I was reading an Op-Ed in The New York Times this morning about Alabama’s legal battle over gay marriage and was stunned to read this paragraph (underline mine):
Since the United States Supreme Court will rule on gay marriage in June, it’s easy to dismiss the Alabama court’s ruling as quixotic. But it raises a real issue: not what state courts can do, but rather what they should do. Because state and federal courts operate on entirely separate tracks, the state court’s position that it need not follow lower federal court rulings is technically correct. Yet if our judicial system is to function smoothly, both court systems must, from time to time, refrain from exercising their legal discretion to ignore the other’s handiwork.
Don’t ask me to weigh-in on the legal analysis. I’m not prepared to do that in a way that could either gainsay or confirm the argument presented here. Still, I have been under the impression that a federal court’s ruling always trumps that of a state court. The law professor who wrote this piece says that is incorrect, even though he believes state courts should ordinarily defer to federal court rulings. Read the rest here.
Federal law takes supremacy over state law (but only if Congress is acting in pursuance of its constitutionally authorized powers). But in this case there is no federal law that trumps the state law.
Also, as law professor Amanda Frost notes:
“The conventional wisdom is that state courts need not follow lower federal court precedent when interpreting federal law. Upon closer inspection, however, the question of how state courts should treat lower federal court precedent is not so clear. Although most state courts now take the conventional approach, a few contend that they are obligated to follow the lower federal courts, and two federal courts of appeals have declared that their decisions are
binding on state courts. The Constitution’s text and structure send mixed messages about the relationship between state and lower federal courts, and the Supreme Court has never squarely addressed the matter. Remarkably, this significant question about the interplay between the state and federal judicial systems lingers unresolved more than two-hundred years after the Constitution’s ratification.”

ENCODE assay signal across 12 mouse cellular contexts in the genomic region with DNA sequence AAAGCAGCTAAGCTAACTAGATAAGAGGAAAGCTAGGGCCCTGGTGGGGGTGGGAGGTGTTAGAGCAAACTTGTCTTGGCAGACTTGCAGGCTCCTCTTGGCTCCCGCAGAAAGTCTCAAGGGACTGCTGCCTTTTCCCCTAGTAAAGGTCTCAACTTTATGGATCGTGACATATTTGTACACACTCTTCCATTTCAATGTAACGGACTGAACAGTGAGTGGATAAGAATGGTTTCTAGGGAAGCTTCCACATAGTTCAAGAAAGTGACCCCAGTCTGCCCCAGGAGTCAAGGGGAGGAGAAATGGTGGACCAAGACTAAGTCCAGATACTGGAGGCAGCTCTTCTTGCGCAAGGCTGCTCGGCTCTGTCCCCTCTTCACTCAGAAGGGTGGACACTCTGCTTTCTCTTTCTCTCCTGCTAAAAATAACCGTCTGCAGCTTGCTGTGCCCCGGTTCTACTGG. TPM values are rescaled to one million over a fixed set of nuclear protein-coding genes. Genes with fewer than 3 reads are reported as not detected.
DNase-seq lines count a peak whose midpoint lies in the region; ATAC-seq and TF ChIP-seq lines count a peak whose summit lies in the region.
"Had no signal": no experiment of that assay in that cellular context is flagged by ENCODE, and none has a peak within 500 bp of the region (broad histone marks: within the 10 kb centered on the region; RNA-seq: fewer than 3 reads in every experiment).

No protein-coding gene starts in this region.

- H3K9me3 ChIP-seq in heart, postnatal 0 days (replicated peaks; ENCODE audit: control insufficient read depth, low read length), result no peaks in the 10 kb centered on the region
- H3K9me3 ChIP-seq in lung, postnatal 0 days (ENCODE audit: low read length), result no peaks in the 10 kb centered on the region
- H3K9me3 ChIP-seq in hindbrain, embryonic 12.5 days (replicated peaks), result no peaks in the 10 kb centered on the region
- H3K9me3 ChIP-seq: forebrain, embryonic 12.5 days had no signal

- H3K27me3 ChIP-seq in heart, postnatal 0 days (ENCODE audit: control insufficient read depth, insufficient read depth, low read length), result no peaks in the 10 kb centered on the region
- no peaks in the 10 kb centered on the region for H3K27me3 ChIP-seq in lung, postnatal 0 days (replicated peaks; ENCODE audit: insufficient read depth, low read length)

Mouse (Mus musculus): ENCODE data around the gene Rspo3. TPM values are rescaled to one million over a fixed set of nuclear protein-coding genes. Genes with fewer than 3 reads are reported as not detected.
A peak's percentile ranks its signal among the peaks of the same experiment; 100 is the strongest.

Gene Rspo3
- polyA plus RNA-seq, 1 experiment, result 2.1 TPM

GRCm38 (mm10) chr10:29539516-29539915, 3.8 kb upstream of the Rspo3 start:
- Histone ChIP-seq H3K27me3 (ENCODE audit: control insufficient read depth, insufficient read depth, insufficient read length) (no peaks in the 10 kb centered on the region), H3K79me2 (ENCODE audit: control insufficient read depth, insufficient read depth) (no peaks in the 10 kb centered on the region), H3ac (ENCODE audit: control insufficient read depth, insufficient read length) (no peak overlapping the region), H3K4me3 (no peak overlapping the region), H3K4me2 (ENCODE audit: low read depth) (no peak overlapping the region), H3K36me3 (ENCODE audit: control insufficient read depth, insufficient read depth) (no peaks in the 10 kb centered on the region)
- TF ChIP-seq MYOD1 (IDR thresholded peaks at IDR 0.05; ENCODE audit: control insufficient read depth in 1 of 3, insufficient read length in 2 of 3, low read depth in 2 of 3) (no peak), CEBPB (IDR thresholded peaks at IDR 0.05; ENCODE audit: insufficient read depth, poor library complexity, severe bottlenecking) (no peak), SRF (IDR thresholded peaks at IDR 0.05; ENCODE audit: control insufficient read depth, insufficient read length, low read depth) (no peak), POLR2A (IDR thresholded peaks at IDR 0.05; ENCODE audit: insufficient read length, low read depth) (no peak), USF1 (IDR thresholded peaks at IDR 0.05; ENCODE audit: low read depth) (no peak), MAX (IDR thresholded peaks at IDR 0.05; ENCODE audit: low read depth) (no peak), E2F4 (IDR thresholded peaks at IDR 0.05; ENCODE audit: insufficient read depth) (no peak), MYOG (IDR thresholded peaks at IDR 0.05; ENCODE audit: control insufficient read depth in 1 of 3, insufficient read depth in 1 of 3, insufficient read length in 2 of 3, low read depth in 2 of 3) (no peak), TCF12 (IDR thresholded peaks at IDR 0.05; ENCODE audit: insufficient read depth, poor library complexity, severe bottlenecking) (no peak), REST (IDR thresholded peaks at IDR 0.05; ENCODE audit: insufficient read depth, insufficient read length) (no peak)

That is really helpful, Joe. Thanks for bringing us up to speed!
You forget that the Supremacy Clause trumps both Federal and State Law, and that the Fourteenth Amendment (which is at issue) is specifically authorized to be applied by the Federal judiciary against the States.
I meant “according to the Supremacy Clause, the Constitution trumps…” so I don’t know if you want to edit my previous comment, or…
The Supremacy Clause (Article Six, Clause 2) establishes the United States Constitution, federal statutes, and treaties as “the supreme law of the land.” It doesn’t say anything about lower court decisions trumping state law. If there were a federal statute that was applicable in this case, then the Supremacy Clause wouldn’t certainly trump the state law.
I recall there was a case that went from a school board decision directly to the Supreme Court. It seems that the locals thought that the school board had the final say as it had been set up that there simply was no further state court to appeal to, so it jumped all the way to the Supreme Court as it turns out a local board of education is NOT the final say. This might have been Brown versus Board of Education, but I am not sure.
This New York Times article doesn’t really tell the whole story. Typically state courts are given deference on issues of state law. For instance, it is often the case that federal appeals courts will “certify” a question to a state’s Supreme Court to answer a specific state question when that question is germane to the appeal’s court decision. Until recently it was very nearly universally understood marriage was a state issue. Moreover, what it truly ironic is that Justice Kennedy could have easily reached the same decision in Windsor in 2013 on federalism grounds by simply saying the Defense of Marriage Act was unconstitutional because marriage is not a federal matter but a state matter. So there is a sense in which Judge Moore is not simply “technically” correct, but has the history of how our judicial system has worked for many years and the 10th amendment backing him up. I wouldn’t ordinarily add this, but in light of the topic – I have been an attorney since 1988, for whatever that might be worth here.
Really helpful, Gus. Thanks!
Yes, Judge Moore was correct all along. This is why I cringed to see people (including Russell Moore, I’m sorry to say), opening their mouths and weighing in without really understanding what they were talking about.
Esther: I read Russell Moore’s comments and I felt they were not directed to the issue of federalism, but rather a view of whether a Christian who is a government official ought to defy the government while discharging his or her official duties. Seems to me that’s something upon which reasonable minds could differ. Perhaps Dr. Moore should have made a little clearer that he wasn’t commenting on the finer points of how are legal system is intended to work, so there wouldn’t be any misunderstanding. Judge Moore does have grounding for his views, but from a more practical standpoint, federalism has long since been abandoned as a guiding principle for our country. Perhaps this result has occurred because too many in our society (a) have never been taught how our system is truly supposed to operate and/or (b) don’t care.